Adult elementary education has a long history. In formal setting, adult elementary education in Western world was pioneered by Reverend B Morgans, Vicar of Trelach near Monmouth in 1754 (Hudson, J. W., 1851). After realizing that many adults in his congregation could hardly read the scriptures, Rev. Morgans decided to do something for them. He therefore started special classes for the illiterate adults in his congregation. In these classes, the adults were taught elementary reading and writing skills. And to his surprise, as time went on, many more illiterate adults volunteered to join his classes. All the participants benefited greatly from the classes and from then henceforth, the programme of adult education continued in his parish. In 1811, Reverend T. Charles, B.A, established a school in Great Britain at Bala, in Merionethshire. This school was dedicated exclusively for the education of the adults. And just like Morgans school in Wales, some time back, the main intention of starting this school was to help the old illiterate members of the congregation to read the bible. Rev. Charlesâ€™s enterprise turned out to be a big success for many adults enrolled in his schools from all over Wales. The school became famous in Wales, and many more such Schools were opened in Wales to help many illiterate adults who had desire to read. And by 1813, there were adult schools established as far as in Bristol. These schools were started by the lay people and not the clergy men/women. From 1813- 1818, adult elementary schools spread all over European countries, and by around 1819, adult elementary schools had been established in the USA. Later, during the colonization period, the Europeans established elementary adult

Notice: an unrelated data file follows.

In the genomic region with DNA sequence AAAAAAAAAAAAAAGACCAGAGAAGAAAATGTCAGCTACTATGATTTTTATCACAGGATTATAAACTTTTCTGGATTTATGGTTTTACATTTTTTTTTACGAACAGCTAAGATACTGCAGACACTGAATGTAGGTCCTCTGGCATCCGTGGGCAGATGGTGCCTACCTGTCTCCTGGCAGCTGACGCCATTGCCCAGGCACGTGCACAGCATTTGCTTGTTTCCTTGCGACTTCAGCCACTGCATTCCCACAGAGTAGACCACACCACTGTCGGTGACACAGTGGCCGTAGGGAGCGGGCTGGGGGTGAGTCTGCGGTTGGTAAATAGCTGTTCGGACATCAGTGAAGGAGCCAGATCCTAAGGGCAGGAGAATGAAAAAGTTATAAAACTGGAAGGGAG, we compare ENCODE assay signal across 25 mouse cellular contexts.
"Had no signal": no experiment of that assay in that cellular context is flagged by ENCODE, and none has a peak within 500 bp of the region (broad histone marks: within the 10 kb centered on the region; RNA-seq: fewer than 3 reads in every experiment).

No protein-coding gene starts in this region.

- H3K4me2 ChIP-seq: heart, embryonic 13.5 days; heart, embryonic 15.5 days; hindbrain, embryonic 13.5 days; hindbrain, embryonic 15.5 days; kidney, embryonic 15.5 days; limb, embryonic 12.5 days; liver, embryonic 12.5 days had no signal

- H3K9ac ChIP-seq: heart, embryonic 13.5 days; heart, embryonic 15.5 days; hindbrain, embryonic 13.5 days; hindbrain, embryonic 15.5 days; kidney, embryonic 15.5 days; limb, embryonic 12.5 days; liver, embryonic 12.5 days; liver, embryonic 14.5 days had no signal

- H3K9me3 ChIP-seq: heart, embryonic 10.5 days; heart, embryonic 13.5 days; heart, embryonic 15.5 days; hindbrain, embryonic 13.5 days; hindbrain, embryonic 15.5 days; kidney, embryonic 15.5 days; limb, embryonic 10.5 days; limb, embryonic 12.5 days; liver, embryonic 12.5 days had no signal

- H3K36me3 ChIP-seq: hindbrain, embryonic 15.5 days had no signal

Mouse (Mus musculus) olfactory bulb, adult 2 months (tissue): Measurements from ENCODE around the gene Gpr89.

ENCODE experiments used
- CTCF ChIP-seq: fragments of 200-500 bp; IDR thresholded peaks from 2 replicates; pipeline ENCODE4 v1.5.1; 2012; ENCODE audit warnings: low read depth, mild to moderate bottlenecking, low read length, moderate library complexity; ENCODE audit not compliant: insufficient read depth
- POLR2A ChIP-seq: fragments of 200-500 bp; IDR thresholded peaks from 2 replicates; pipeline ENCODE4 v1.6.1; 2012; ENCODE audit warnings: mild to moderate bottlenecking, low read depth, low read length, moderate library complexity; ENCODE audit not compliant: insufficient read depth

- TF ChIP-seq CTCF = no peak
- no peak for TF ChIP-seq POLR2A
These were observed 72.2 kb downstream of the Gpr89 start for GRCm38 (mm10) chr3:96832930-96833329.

Write something about yourself. No need to be fancy, just an overview.